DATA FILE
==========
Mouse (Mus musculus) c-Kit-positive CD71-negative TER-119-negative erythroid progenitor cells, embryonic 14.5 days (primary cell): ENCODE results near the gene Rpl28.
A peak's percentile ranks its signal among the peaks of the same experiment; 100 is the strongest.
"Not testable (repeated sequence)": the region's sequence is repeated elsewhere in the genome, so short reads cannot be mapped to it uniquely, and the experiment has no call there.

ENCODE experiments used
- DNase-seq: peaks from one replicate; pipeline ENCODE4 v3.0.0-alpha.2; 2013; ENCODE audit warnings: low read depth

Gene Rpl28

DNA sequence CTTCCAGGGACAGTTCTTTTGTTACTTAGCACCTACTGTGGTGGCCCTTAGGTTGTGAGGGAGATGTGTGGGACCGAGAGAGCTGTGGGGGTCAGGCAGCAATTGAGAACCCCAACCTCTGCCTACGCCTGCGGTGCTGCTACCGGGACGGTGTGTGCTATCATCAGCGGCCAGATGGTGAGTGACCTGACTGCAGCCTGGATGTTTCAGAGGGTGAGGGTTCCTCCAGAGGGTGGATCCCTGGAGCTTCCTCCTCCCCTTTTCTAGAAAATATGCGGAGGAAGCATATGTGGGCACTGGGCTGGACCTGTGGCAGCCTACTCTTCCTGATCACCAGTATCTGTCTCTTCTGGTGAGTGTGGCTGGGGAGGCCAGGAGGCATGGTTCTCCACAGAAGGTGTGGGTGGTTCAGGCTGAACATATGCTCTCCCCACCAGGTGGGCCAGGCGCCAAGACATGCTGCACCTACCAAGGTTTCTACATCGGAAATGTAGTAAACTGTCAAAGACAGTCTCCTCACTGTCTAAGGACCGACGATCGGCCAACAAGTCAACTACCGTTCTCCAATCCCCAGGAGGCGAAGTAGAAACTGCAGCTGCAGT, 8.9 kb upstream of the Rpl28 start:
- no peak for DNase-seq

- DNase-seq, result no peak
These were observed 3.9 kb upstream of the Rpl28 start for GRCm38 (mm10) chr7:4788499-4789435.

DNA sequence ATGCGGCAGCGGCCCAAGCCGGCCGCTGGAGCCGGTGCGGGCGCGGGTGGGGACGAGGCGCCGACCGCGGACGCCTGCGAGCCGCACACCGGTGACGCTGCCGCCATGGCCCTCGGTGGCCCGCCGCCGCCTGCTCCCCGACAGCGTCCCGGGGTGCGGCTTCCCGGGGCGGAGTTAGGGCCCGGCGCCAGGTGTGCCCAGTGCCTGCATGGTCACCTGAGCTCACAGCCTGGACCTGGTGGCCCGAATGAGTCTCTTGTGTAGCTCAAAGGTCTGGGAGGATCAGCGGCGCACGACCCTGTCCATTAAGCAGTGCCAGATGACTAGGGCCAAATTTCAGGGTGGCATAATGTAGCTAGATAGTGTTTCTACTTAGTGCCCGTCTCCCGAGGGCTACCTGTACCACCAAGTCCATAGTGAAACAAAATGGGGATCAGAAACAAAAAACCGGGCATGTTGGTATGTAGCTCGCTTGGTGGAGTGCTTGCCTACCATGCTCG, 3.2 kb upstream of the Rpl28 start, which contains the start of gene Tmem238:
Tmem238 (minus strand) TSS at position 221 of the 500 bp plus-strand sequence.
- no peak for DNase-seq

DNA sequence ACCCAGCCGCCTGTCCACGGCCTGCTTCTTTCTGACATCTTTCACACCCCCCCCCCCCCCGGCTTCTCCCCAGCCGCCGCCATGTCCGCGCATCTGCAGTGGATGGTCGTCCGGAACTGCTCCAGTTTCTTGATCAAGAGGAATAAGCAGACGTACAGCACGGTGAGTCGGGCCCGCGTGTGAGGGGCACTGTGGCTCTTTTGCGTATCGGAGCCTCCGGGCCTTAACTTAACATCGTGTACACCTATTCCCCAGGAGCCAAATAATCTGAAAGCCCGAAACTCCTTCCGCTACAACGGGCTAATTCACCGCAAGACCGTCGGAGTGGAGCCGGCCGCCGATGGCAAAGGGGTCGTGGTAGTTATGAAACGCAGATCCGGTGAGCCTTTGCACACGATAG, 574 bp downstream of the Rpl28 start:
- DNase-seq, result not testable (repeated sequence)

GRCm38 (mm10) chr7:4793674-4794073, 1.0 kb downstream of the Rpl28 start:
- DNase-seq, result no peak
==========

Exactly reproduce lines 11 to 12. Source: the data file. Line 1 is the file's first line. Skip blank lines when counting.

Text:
DNA sequence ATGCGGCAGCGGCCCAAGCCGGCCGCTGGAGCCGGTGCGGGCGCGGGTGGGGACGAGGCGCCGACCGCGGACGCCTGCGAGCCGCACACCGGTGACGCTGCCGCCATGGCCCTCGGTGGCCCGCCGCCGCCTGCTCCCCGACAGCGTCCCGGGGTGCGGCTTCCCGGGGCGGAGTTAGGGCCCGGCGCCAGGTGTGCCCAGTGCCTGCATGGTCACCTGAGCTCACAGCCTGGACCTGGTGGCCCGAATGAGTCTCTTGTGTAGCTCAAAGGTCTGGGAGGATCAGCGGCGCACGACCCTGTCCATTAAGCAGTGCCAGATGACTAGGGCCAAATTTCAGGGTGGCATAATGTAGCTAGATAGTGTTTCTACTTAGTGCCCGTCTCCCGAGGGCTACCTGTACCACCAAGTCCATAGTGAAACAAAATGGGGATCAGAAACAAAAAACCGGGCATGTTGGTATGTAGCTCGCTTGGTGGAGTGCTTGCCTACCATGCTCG, 3.2 kb upstream of the Rpl28 start, which contains the start of gene Tmem238:
Tmem238 (minus strand) TSS at position 221 of the 500 bp plus-strand sequence.